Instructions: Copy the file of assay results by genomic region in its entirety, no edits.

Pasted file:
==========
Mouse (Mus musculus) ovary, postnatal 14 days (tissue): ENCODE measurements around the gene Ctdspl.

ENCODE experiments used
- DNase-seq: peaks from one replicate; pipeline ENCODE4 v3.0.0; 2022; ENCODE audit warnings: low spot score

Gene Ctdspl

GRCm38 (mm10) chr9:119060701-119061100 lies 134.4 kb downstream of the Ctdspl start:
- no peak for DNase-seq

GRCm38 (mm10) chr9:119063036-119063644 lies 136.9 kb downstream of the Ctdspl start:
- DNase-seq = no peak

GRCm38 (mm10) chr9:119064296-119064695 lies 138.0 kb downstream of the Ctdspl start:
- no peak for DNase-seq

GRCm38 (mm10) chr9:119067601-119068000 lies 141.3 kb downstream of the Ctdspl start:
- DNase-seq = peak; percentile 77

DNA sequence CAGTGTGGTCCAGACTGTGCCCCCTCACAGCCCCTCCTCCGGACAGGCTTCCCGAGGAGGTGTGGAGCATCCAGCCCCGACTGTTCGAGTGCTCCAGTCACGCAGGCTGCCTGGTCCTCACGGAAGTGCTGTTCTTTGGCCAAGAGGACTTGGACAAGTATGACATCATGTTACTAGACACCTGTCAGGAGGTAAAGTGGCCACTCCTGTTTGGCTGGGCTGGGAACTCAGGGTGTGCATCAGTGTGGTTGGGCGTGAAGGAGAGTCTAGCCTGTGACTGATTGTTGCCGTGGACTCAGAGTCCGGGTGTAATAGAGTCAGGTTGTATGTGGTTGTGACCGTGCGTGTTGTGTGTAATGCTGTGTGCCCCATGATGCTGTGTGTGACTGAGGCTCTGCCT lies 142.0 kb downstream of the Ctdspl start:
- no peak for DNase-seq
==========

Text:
Mouse (Mus musculus) ovary, postnatal 14 days (tissue): ENCODE measurements around the gene Ctdspl.

ENCODE experiments used
- DNase-seq: peaks from one replicate; pipeline ENCODE4 v3.0.0; 2022; ENCODE audit warnings: low spot score

Gene Ctdspl

GRCm38 (mm10) chr9:119060701-119061100 lies 134.4 kb downstream of the Ctdspl start:
- no peak for DNase-seq

GRCm38 (mm10) chr9:119063036-119063644 lies 136.9 kb downstream of the Ctdspl start:
- DNase-seq = no peak

GRCm38 (mm10) chr9:119064296-119064695 lies 138.0 kb downstream of the Ctdspl start:
- no peak for DNase-seq

GRCm38 (mm10) chr9:119067601-119068000 lies 141.3 kb downstream of the Ctdspl start:
- DNase-seq = peak; percentile 77

DNA sequence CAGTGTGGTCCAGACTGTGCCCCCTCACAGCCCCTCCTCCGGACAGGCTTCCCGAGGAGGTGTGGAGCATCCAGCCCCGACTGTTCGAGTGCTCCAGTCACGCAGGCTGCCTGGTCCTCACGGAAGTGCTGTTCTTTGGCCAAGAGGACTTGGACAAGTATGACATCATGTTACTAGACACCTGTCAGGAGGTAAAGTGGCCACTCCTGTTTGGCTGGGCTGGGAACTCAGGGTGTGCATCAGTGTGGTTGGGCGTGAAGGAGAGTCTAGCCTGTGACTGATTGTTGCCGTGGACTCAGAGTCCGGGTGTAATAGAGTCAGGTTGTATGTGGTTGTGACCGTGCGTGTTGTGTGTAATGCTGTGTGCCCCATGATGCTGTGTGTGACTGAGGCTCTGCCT lies 142.0 kb downstream of the Ctdspl start:
- no peak for DNase-seq